This page contains information about Hawk Moths and Caterpillars in family Sphingidae
that we found in
the Brisbane area, Queensland, Australia.
- Hawk Moth Caterpillar
- Hawk Moth Sphingidae is the only family in superfamily Sphingoidea. Some
references put this family in superfamily Bombycoidea.
- Mature Hawk Moth Caterpillars are usually stout structured, with cylindrical hairless
smooth body and small head. They usually have a single prominent tapering horn on
last segment. They have strong prolegs on 3, 4, 5, and 6 segments. Their
anal prolegs are strong as well. The Caterpillars are often brightly coloured, with
diagonal stripes and eyespots. They feed on variable kinds of plants openly
during the day. Some of them feed on Vitaceae (Woody or herbaceous climbers include grapevine). They pupate in the soil or within plants litter
near their the food-plants.
- Hawk Moth adults are large to very large size moths. They have the strong,
aerodynamic-shaped body. They have simple short antennae and very large eyes. Their forewings
are narrow and long while the hind wings are small. They are very good flyer. They fly
fast and long distance. They can hover even fly backward. They hover to sip nectar from flowers using their long
proboscis. When rest, they hold
their wings on body like a tent.
- Hawk Moth adults have relatively long life. Females lay spherical egg
singly on underside of leaves of host plants.
- In this family males and females are looked almost identical.
- When feeding, most Hawk Moth can do the hovering and stay still in air. They
are usually active
just before sunset.
- Convolvulus Hawk Moth
- Agrius convolvuli, body length 70mm
- The moth is grayish-brown in colour. We found this large moth (first picture) resting on a wooden stand in Brisbane City on a
summer day 2002. Second pictures was taken on Sep 2007 in
Sunshine Coast, north of Brisbane. Please check this page
for more information.
- Privet Hawk Moth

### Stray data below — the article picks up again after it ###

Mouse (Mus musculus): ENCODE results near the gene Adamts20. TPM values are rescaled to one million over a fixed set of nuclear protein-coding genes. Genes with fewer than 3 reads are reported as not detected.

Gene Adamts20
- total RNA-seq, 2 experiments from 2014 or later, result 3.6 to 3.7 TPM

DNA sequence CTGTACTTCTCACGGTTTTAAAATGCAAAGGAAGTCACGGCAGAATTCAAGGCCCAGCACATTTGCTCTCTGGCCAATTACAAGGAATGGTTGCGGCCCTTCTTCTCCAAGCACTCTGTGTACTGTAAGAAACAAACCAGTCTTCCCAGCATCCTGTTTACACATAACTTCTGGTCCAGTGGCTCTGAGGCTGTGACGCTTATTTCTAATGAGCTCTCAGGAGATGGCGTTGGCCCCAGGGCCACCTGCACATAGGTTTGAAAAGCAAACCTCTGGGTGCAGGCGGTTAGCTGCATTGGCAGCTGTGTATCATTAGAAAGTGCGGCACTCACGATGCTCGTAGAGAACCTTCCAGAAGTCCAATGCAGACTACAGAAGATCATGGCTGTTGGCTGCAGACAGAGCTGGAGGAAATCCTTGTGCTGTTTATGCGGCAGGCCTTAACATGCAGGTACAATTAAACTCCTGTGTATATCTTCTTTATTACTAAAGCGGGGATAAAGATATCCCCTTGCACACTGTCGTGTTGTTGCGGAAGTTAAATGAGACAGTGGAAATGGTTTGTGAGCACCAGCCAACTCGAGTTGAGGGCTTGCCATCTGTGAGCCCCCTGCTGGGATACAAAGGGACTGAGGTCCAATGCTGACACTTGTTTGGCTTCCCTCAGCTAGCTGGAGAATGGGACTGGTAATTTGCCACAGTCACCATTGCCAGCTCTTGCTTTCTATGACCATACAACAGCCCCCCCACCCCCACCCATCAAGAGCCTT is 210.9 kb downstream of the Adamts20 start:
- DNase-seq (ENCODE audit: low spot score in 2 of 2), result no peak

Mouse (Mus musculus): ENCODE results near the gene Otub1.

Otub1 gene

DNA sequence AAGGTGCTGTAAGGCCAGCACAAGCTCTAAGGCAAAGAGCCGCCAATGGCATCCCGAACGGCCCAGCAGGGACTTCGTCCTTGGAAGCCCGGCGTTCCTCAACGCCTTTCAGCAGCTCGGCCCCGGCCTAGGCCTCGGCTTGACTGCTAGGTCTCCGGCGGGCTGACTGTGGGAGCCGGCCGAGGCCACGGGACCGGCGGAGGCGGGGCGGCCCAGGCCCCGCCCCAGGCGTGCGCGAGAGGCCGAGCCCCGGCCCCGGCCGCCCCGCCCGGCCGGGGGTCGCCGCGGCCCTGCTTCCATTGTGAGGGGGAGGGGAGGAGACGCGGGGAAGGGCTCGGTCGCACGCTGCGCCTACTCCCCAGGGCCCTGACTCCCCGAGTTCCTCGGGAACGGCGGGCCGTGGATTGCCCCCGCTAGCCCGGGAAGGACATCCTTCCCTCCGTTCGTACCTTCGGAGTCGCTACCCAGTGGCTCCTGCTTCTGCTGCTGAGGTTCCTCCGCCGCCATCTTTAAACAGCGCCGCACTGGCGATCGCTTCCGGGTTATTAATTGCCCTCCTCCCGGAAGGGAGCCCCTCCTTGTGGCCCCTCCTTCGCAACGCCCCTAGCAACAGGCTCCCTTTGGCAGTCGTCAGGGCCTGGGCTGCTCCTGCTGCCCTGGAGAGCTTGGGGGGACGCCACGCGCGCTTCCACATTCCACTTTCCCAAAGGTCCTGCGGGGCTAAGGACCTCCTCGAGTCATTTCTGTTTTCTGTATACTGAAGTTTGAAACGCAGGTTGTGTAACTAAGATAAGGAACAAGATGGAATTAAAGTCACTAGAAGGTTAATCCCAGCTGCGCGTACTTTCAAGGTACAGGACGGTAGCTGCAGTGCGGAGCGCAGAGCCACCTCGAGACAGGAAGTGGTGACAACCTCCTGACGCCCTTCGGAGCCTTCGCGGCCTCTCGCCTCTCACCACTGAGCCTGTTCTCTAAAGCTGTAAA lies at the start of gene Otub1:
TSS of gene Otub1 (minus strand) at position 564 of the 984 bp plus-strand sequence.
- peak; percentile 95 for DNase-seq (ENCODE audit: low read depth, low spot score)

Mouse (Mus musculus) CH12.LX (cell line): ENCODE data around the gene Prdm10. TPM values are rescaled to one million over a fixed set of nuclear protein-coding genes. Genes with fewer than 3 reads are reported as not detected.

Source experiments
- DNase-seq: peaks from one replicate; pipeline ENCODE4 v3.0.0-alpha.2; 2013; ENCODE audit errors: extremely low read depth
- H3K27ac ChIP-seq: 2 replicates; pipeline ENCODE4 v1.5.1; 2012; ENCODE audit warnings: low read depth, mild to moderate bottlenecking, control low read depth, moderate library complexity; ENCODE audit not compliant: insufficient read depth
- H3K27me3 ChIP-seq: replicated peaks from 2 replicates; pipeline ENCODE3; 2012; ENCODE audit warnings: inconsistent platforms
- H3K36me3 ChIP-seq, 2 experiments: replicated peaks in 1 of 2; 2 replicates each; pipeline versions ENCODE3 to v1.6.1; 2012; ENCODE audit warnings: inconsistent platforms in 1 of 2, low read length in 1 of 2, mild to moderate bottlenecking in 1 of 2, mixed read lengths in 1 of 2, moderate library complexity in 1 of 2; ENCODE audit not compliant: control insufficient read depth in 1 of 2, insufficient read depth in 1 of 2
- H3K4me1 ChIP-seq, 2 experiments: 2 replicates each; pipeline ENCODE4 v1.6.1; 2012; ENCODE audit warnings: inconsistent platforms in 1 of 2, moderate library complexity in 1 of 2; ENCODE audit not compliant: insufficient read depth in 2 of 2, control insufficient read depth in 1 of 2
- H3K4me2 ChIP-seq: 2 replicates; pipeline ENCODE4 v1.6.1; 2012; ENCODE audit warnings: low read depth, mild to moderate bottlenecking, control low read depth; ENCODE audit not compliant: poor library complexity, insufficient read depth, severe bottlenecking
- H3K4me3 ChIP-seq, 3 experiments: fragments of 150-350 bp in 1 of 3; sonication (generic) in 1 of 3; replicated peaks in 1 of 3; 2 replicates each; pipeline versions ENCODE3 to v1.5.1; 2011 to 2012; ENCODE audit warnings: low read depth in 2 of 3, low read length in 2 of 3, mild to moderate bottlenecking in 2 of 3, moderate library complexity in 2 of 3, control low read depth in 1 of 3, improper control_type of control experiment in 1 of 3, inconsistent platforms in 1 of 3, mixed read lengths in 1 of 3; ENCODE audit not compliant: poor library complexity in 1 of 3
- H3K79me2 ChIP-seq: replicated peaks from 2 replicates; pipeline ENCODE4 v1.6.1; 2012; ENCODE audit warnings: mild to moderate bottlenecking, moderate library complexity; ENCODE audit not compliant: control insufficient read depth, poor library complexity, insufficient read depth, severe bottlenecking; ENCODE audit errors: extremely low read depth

- Psilogramma casuarinae (often mistaken as Psilogramma menephron), caterpillar length 80mm
- The Privet Hawk Moth Caterpillar is green in colour with a straight horn on its tail
pointing backwards. There are a series of diagonal white stripes on both sides
of its strong body. Please check this page
for more information.
- Double-headed Hawk Moth
- Coequosa triangularis, caterpillar length 60mm
- The Hawk Moth caterpillar is colourful and it does not have the dorsal
horn. At the anal claspers it has a pair of raised shining black eye-like
spot, which give rise to the common name of Double-headed Hawk Moth. Please
check this page for more information.
- Bee Hawk Moth
- Cephonodes kingii, body length 40mm
- In a hot summer day late afternoon this Bee Hawk Moth was found feeding on flowers outside our office. It abdomen is yellow and black
colours looked like a bee. On its
back is grayish-green in colour. Its wings are transparent. It was hovering
flowers and flying like a small bird. Check this page
for more information about this moth.
- Pale Brown Hawk Moth
- Theretra latreillii, moth body length 50mm, caterpillar body length
- The Pale Brown Hawk Moth Caterpillars have two colour forms, brown and
green. They have the curved horn on its tail
and the eyespots on the first abdominal segment. The adult moth is pale brown in
colour with two brown lines of small dots on each forewings. More information and
pictures about this moth can be found on this page.
- Unknown Hawk Moth Caterpillar
- ? Theretra sp., Length 50mm
- Pictures were taken on Feb 2010 at the edge of the Lagoon in Karawatha
Forest. The caterpillar was resting on the reeds.
- 1. Moths of Australia
- I. F. B. Common, Melbourne University Press, 1990, p408.
- 2. Moths
of Australia - Bernard D'Abrera, Lansdowne Press, Melbourne, 1974,
- 3. Northern
Territory Insects, A Comprehensive Guide CD - Graham Brown, 2009.
- 4. SPHINGIDAE of Australia - Australian Caterpillars by Don Herbison-Evans & Stella Crossley, 2010.
- 5. Moths of Victoria Part 1 - Silk Moths and Allies - BOMBYCOIDEA - Peter Marriott, Entomological Society of Victoria,
- 6. A
Guide to Australian Moths - Paul Zborowski, Ted Edwards, CSIRO
PUBLISHING, 2007, p168.
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